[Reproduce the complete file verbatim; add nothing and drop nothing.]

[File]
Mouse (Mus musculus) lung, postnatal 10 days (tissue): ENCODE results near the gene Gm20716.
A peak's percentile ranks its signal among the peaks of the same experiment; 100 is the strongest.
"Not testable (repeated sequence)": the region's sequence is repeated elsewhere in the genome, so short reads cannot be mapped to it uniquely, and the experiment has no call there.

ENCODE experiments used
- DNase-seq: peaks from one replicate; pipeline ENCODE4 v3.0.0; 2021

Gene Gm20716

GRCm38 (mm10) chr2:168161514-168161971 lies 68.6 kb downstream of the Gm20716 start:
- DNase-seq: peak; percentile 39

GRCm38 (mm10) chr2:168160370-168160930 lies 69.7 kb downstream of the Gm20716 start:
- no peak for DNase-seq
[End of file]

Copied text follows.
Mouse (Mus musculus) lung, postnatal 10 days (tissue): ENCODE results near the gene Gm20716.
A peak's percentile ranks its signal among the peaks of the same experiment; 100 is the strongest.
"Not testable (repeated sequence)": the region's sequence is repeated elsewhere in the genome, so short reads cannot be mapped to it uniquely, and the experiment has no call there.

ENCODE experiments used
- DNase-seq: peaks from one replicate; pipeline ENCODE4 v3.0.0; 2021

Gene Gm20716

GRCm38 (mm10) chr2:168161514-168161971 lies 68.6 kb downstream of the Gm20716 start:
- DNase-seq: peak; percentile 39

GRCm38 (mm10) chr2:168160370-168160930 lies 69.7 kb downstream of the Gm20716 start:
- no peak for DNase-seq